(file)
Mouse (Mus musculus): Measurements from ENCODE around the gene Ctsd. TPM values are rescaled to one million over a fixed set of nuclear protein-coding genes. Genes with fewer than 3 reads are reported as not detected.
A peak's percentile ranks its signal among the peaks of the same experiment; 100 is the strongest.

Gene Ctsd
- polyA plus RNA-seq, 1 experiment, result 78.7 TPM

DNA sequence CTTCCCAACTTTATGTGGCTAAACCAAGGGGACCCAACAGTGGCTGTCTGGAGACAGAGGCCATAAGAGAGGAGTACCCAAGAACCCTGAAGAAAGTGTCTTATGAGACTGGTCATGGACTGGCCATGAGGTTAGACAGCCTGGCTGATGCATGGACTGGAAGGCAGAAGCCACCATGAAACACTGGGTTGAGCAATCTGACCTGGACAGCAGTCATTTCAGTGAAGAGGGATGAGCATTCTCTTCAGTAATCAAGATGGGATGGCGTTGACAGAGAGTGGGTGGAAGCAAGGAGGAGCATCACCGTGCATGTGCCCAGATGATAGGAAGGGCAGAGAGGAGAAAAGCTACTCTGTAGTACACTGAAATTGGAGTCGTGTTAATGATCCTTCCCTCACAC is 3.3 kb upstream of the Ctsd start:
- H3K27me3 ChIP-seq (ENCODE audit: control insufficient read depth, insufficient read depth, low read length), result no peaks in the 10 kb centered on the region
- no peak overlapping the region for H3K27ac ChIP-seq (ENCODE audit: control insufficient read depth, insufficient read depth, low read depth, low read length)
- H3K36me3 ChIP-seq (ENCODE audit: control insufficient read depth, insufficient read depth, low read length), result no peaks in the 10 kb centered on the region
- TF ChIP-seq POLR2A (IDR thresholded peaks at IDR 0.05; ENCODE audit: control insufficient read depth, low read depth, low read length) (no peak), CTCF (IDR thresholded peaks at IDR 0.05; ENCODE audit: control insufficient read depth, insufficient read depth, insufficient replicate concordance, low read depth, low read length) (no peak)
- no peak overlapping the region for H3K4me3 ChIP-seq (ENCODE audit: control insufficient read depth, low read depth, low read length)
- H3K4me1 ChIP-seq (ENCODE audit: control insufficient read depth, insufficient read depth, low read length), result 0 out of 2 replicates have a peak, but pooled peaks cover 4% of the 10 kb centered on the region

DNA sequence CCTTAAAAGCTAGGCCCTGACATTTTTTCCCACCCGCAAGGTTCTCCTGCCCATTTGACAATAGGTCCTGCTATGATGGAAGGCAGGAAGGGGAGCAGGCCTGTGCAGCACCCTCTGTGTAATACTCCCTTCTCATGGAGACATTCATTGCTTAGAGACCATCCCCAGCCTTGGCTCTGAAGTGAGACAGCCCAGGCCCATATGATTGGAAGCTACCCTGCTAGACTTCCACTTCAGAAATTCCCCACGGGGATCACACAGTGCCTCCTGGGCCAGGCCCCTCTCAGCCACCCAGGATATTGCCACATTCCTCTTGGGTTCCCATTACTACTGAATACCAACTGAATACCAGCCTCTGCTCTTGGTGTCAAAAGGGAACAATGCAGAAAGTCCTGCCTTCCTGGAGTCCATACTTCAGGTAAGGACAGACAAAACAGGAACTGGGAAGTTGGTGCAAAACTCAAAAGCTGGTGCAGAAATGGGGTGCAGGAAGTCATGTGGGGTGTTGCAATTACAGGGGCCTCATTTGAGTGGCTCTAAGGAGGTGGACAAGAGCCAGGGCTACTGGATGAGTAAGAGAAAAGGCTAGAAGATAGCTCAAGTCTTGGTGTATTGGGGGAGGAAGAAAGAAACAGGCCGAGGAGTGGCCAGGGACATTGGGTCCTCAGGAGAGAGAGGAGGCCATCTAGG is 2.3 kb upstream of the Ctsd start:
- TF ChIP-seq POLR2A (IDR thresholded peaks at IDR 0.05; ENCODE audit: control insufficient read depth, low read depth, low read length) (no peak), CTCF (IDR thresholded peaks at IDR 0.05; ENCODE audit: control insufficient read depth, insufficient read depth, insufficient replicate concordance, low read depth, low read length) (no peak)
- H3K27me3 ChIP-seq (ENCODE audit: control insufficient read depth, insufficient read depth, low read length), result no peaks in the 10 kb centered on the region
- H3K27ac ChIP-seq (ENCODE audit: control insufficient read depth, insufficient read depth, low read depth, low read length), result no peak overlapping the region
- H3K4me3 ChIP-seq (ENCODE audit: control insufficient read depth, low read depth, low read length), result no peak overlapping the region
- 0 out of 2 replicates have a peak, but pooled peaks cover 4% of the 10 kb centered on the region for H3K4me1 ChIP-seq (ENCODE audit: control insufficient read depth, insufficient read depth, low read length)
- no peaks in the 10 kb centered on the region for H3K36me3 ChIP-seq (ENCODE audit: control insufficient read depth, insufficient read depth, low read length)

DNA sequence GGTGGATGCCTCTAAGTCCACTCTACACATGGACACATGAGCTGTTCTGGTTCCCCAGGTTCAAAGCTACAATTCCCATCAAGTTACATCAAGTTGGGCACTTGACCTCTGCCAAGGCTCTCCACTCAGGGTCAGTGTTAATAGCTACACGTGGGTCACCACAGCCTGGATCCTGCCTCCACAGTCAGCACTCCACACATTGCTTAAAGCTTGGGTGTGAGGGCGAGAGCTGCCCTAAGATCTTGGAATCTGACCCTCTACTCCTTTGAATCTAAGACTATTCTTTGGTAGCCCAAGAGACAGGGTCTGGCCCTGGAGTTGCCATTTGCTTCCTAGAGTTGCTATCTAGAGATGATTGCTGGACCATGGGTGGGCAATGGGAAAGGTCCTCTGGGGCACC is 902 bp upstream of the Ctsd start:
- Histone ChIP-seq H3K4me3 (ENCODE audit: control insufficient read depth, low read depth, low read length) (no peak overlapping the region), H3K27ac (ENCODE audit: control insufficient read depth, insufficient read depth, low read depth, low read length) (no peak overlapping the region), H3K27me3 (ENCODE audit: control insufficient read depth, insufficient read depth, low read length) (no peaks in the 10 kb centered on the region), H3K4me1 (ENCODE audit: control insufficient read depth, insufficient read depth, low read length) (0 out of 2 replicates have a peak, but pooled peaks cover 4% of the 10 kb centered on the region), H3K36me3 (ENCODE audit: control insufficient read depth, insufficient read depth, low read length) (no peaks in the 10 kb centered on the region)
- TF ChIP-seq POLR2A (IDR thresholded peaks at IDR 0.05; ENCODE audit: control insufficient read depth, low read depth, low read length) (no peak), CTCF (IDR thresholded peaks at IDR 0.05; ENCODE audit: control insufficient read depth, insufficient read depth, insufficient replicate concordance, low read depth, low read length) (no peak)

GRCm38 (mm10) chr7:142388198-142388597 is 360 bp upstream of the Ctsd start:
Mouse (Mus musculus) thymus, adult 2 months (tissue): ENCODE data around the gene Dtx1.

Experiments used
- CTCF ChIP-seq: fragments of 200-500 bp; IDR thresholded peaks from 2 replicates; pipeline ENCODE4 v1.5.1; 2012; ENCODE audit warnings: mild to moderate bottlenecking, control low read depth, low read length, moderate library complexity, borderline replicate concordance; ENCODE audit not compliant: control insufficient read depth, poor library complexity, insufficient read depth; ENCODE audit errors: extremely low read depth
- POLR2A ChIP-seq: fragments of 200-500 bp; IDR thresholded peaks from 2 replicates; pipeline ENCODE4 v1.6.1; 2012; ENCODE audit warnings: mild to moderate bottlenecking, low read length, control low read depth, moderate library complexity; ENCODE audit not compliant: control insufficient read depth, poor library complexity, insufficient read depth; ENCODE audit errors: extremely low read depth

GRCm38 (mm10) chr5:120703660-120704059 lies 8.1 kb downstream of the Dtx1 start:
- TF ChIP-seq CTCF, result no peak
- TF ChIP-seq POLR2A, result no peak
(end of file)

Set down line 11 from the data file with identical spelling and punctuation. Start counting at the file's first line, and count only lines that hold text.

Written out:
- H3K4me1 ChIP-seq (ENCODE audit: control insufficient read depth, insufficient read depth, low read length), result 0 out of 2 replicates have a peak, but pooled peaks cover 4% of the 10 kb centered on the region